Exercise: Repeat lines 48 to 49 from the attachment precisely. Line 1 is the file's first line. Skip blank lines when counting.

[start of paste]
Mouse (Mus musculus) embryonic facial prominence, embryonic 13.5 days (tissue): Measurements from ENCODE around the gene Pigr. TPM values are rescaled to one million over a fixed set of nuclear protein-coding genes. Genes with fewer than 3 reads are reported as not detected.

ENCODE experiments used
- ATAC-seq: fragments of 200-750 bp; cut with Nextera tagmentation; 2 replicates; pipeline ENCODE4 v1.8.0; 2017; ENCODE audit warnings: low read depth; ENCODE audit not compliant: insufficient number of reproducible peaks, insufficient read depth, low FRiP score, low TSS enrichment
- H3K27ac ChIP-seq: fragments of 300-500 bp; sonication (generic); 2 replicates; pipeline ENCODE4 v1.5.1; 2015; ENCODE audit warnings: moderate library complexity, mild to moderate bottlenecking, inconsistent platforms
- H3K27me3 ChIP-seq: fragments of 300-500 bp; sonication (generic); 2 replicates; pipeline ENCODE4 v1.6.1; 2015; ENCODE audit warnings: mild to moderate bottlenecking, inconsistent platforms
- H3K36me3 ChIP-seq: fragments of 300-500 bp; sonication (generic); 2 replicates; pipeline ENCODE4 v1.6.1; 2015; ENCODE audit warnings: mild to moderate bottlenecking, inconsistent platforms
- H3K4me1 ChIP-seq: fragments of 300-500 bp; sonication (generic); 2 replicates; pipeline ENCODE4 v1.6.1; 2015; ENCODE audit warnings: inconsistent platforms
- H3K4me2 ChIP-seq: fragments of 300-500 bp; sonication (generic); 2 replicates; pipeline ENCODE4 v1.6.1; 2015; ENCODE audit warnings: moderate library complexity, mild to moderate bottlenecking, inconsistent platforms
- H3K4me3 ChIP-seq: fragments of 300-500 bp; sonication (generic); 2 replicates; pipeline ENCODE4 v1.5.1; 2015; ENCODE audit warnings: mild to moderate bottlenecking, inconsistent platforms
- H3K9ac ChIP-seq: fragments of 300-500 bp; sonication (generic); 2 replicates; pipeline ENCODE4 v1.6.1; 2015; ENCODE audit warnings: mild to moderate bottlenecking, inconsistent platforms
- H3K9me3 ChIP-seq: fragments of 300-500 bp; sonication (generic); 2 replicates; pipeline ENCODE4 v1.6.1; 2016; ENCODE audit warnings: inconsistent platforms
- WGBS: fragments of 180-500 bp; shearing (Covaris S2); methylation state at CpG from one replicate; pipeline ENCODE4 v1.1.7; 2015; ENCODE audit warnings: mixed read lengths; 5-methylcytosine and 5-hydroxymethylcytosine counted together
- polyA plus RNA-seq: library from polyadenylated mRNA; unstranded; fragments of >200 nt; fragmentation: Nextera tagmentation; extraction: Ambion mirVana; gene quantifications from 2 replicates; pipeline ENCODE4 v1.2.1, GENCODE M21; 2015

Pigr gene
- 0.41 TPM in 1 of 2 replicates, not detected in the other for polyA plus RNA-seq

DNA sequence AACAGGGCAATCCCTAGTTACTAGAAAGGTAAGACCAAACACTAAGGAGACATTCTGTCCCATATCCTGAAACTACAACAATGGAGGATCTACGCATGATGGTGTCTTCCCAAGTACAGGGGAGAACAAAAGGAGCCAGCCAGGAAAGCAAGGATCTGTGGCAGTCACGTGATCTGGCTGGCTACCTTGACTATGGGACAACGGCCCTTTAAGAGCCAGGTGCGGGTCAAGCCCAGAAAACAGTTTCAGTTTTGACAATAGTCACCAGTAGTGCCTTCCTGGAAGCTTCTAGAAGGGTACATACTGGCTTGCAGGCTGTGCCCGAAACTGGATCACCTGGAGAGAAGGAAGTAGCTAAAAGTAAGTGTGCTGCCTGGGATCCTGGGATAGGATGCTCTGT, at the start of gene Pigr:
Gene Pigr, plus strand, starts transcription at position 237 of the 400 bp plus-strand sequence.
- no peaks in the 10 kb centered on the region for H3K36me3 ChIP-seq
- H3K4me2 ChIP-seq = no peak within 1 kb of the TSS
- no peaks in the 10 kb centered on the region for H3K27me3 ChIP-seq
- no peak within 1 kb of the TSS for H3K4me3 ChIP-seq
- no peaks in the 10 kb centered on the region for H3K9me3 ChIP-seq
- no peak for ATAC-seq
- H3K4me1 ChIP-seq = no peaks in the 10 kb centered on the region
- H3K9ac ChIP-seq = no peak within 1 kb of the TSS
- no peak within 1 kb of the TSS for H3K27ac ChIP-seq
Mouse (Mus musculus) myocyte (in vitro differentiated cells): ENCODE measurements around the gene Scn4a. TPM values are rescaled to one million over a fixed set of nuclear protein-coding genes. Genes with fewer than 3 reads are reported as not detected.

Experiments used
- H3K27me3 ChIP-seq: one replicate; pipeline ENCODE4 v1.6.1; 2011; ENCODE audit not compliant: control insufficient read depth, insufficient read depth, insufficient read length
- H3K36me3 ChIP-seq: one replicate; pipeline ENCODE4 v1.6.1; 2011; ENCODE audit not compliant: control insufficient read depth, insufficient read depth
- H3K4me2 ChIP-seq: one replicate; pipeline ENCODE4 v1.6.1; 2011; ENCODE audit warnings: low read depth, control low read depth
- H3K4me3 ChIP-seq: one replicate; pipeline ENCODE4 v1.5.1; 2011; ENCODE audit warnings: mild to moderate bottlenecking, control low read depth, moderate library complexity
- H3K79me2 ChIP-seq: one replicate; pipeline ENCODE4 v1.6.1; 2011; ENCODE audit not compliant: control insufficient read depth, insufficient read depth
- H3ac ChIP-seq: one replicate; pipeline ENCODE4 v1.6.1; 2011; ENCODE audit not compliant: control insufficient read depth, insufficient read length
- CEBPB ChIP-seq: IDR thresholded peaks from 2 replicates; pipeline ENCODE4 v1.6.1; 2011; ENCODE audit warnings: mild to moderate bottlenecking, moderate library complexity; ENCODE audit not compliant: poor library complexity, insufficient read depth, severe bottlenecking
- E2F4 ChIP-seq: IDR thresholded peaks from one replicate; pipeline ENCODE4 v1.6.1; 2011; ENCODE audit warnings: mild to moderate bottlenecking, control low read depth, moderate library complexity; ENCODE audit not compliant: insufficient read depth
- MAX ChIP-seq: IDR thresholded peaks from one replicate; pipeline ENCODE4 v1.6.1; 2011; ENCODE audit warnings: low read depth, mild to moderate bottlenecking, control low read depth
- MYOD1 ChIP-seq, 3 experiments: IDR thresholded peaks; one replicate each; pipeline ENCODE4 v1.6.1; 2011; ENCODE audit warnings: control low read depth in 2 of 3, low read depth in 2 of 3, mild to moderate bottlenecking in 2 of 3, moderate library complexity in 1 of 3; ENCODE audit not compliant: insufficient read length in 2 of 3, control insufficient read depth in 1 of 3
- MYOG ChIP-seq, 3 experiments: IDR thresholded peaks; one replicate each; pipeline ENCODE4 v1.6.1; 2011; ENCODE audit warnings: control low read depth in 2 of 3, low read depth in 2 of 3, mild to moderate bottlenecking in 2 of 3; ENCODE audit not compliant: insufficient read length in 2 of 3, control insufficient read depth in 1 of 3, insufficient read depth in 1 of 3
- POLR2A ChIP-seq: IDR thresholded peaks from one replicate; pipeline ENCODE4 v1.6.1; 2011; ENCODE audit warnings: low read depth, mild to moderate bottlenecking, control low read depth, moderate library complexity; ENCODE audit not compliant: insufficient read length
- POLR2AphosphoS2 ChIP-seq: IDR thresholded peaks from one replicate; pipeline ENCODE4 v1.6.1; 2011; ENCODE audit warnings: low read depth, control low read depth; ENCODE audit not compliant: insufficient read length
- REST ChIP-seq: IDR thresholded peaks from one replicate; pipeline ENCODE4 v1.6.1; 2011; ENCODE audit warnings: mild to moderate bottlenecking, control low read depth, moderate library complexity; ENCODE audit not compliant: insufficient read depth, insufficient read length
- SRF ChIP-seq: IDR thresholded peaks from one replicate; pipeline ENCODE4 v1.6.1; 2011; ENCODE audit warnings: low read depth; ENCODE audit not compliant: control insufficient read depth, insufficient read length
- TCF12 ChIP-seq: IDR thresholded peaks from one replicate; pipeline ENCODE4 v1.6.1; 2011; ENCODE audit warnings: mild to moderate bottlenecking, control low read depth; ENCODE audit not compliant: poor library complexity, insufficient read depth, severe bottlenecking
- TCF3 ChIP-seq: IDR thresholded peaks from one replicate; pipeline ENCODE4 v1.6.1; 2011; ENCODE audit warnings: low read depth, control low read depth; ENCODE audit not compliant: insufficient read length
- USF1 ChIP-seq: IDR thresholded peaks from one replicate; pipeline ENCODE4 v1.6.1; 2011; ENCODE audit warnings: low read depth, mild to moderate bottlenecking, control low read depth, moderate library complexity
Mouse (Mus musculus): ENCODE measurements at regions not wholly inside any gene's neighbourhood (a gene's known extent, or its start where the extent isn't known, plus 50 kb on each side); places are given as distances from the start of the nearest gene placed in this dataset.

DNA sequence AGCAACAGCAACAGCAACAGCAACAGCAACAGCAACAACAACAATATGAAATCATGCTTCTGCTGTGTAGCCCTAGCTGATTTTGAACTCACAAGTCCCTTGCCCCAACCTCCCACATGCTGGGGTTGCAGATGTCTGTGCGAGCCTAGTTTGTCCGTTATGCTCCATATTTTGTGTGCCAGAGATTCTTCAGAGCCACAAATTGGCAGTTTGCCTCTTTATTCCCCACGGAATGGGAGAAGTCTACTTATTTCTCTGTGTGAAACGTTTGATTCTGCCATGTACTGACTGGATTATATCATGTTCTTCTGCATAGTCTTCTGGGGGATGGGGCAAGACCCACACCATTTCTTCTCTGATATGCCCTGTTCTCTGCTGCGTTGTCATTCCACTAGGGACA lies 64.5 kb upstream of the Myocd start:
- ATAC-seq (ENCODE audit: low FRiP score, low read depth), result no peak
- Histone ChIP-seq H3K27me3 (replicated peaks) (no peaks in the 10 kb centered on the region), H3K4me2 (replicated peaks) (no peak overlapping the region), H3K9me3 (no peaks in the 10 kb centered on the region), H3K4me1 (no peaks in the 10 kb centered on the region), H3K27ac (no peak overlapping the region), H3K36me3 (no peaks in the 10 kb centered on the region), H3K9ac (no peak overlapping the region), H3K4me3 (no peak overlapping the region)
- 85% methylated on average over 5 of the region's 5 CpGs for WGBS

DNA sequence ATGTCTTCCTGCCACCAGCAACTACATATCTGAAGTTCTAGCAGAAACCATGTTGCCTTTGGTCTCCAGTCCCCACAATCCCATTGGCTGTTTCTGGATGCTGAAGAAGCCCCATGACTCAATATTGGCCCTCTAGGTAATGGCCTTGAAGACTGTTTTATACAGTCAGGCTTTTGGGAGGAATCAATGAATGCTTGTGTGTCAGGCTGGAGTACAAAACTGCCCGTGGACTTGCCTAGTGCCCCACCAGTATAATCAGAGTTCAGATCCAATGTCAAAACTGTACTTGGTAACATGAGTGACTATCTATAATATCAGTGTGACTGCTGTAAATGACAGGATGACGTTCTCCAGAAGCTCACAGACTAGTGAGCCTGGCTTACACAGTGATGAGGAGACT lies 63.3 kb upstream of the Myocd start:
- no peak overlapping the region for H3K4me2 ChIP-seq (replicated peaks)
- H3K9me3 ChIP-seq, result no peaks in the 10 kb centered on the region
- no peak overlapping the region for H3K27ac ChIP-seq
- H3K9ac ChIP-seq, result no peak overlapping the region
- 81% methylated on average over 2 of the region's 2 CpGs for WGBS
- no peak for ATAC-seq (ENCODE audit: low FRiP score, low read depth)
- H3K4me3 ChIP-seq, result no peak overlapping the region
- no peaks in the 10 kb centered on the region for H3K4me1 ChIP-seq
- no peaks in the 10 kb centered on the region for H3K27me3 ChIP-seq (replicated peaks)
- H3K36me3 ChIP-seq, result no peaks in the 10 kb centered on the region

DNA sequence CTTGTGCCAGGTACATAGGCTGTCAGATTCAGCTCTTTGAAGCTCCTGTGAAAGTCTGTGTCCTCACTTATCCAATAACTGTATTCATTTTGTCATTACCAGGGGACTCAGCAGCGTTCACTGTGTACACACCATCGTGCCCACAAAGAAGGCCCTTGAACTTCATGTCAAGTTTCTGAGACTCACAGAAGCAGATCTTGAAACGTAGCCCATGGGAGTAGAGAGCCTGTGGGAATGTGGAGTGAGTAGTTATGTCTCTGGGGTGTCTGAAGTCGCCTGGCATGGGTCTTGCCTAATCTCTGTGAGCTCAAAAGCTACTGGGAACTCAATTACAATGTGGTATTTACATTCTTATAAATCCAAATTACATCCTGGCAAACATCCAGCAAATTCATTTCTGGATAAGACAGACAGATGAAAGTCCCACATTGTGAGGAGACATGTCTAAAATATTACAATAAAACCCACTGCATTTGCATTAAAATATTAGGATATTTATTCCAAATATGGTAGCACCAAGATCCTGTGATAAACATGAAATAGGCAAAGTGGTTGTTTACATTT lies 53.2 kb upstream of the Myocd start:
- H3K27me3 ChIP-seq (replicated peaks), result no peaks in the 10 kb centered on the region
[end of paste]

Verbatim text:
DNA sequence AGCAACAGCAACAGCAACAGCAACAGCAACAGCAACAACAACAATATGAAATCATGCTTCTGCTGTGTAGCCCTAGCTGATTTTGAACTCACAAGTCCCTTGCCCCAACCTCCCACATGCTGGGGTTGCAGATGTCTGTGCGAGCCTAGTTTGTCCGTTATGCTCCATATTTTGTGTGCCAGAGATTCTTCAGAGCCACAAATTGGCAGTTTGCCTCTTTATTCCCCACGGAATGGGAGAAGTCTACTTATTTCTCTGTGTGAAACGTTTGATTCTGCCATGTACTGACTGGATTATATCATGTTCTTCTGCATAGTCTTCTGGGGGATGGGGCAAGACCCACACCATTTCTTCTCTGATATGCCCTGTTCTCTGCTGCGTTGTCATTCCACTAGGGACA lies 64.5 kb upstream of the Myocd start:
- ATAC-seq (ENCODE audit: low FRiP score, low read depth), result no peak